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Joanna Demers is associate professor of musicology at the University of Southern California’s Thornton School of Music, where she specializes in post-1945 popular and art music. Her book with Zero Books Drone and Apocalypse was published on December 11th in 2015. The back of the jacket copy for the first book describes it this way:

Drone and Apocalypse is an exhibit catalog for a retrospective of twenty-first-century art. Its narrator, Cynthia Wey, is a failed artist convinced that apocalypse is imminent. She writes critical essays delineating apocalyptic tendencies in drone music and contemporary art.

In this episode you’ll hear excerpts from an interview with Brian Eno, as well as bits of music from La Monte Young, Fatboy Slim, Schoenberg, and Bach. The David Walton Blues Trio’s song “Adorno: Jazz-Perennial Fashion” and Mark Hosler (of Negativland fame) can also be heard.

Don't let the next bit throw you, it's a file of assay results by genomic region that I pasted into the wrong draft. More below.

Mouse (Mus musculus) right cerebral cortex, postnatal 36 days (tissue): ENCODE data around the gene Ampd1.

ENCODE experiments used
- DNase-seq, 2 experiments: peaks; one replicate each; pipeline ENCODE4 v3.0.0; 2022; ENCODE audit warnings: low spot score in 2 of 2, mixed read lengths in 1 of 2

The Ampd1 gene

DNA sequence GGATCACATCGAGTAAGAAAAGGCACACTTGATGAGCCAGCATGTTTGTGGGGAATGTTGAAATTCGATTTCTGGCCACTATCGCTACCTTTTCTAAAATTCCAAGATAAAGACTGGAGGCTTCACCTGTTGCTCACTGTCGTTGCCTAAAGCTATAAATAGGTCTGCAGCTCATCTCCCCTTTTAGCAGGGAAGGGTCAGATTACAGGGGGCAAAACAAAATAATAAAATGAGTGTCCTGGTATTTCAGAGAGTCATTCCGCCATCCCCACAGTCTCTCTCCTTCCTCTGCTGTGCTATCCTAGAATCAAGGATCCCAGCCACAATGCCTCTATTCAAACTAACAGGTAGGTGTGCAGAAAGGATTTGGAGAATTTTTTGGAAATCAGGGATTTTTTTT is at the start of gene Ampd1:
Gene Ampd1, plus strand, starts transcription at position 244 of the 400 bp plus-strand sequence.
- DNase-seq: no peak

Zero Squared: A New Year’s Special

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This special January 2nd, 2016 episode of Zero Squared explores why Critical Theorists deploy the word “problematic” and what they are REALLY saying when they talk about your fave.

Clips in this episode/collage include KMO from the C-Realm, John Berger, The Wireless Philosopher on the Problem of Perception, Michel Foucault Beyond Good and Evil (1993), music from the Truman Show, Laci Green, Tori the Queer, Evan Edinger, Noam Chomsky, Robin Williams, and clips the film A Day in the Afterlive of Philip K Dick.

Here’s an excerpt from the collage:

What’s problematic in today’s Critical Theory? That is, what is it that motivates the critical theorist to call something “problematic?”
According to the Philosophy dictionary online (that’s www.philosophy-dictionary dot org) something is a “problematic judgement” when it involves “the consciousness of the mere possibility” or, when it does not contain the consciousness of actuality or necessity.